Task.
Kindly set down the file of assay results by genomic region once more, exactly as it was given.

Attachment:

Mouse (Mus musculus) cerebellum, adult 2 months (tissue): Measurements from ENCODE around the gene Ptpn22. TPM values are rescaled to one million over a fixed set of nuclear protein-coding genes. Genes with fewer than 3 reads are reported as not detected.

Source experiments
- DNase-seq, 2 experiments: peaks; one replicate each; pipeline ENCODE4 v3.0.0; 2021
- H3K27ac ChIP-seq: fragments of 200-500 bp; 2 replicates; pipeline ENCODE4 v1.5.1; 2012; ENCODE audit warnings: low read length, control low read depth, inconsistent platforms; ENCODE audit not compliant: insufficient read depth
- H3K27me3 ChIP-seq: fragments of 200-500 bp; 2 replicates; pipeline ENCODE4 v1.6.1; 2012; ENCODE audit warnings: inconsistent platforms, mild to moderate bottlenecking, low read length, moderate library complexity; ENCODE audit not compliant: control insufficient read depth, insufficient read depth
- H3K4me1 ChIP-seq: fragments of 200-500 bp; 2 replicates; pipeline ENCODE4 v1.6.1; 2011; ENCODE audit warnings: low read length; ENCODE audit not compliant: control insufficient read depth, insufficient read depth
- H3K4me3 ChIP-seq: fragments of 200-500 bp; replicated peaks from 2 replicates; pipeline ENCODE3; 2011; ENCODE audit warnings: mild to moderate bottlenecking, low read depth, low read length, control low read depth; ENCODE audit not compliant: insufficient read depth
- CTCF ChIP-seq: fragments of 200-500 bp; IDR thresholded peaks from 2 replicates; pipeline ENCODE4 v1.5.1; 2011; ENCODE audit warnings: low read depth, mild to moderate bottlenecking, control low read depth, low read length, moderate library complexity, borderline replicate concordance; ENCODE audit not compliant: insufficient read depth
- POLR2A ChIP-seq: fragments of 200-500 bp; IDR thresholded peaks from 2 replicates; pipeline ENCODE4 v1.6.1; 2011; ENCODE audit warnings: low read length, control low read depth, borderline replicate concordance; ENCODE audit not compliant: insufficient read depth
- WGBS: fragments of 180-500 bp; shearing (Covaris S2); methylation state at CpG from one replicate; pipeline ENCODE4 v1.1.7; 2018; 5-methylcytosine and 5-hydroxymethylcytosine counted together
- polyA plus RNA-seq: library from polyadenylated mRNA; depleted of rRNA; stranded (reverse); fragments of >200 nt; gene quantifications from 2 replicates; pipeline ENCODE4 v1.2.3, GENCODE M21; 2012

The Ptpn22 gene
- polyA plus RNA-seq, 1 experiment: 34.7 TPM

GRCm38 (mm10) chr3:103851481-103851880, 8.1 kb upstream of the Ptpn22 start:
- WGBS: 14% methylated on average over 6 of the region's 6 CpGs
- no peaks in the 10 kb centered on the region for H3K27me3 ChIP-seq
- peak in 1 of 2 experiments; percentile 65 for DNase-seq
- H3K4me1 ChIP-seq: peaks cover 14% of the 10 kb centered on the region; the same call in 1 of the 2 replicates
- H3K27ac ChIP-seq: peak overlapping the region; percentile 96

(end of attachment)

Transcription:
Mouse (Mus musculus) cerebellum, adult 2 months (tissue): Measurements from ENCODE around the gene Ptpn22. TPM values are rescaled to one million over a fixed set of nuclear protein-coding genes. Genes with fewer than 3 reads are reported as not detected.

Source experiments
- DNase-seq, 2 experiments: peaks; one replicate each; pipeline ENCODE4 v3.0.0; 2021
- H3K27ac ChIP-seq: fragments of 200-500 bp; 2 replicates; pipeline ENCODE4 v1.5.1; 2012; ENCODE audit warnings: low read length, control low read depth, inconsistent platforms; ENCODE audit not compliant: insufficient read depth
- H3K27me3 ChIP-seq: fragments of 200-500 bp; 2 replicates; pipeline ENCODE4 v1.6.1; 2012; ENCODE audit warnings: inconsistent platforms, mild to moderate bottlenecking, low read length, moderate library complexity; ENCODE audit not compliant: control insufficient read depth, insufficient read depth
- H3K4me1 ChIP-seq: fragments of 200-500 bp; 2 replicates; pipeline ENCODE4 v1.6.1; 2011; ENCODE audit warnings: low read length; ENCODE audit not compliant: control insufficient read depth, insufficient read depth
- H3K4me3 ChIP-seq: fragments of 200-500 bp; replicated peaks from 2 replicates; pipeline ENCODE3; 2011; ENCODE audit warnings: mild to moderate bottlenecking, low read depth, low read length, control low read depth; ENCODE audit not compliant: insufficient read depth
- CTCF ChIP-seq: fragments of 200-500 bp; IDR thresholded peaks from 2 replicates; pipeline ENCODE4 v1.5.1; 2011; ENCODE audit warnings: low read depth, mild to moderate bottlenecking, control low read depth, low read length, moderate library complexity, borderline replicate concordance; ENCODE audit not compliant: insufficient read depth
- POLR2A ChIP-seq: fragments of 200-500 bp; IDR thresholded peaks from 2 replicates; pipeline ENCODE4 v1.6.1; 2011; ENCODE audit warnings: low read length, control low read depth, borderline replicate concordance; ENCODE audit not compliant: insufficient read depth
- WGBS: fragments of 180-500 bp; shearing (Covaris S2); methylation state at CpG from one replicate; pipeline ENCODE4 v1.1.7; 2018; 5-methylcytosine and 5-hydroxymethylcytosine counted together
- polyA plus RNA-seq: library from polyadenylated mRNA; depleted of rRNA; stranded (reverse); fragments of >200 nt; gene quantifications from 2 replicates; pipeline ENCODE4 v1.2.3, GENCODE M21; 2012

The Ptpn22 gene
- polyA plus RNA-seq, 1 experiment: 34.7 TPM

GRCm38 (mm10) chr3:103851481-103851880, 8.1 kb upstream of the Ptpn22 start:
- WGBS: 14% methylated on average over 6 of the region's 6 CpGs
- no peaks in the 10 kb centered on the region for H3K27me3 ChIP-seq
- peak in 1 of 2 experiments; percentile 65 for DNase-seq
- H3K4me1 ChIP-seq: peaks cover 14% of the 10 kb centered on the region; the same call in 1 of the 2 replicates
- H3K27ac ChIP-seq: peak overlapping the region; percentile 96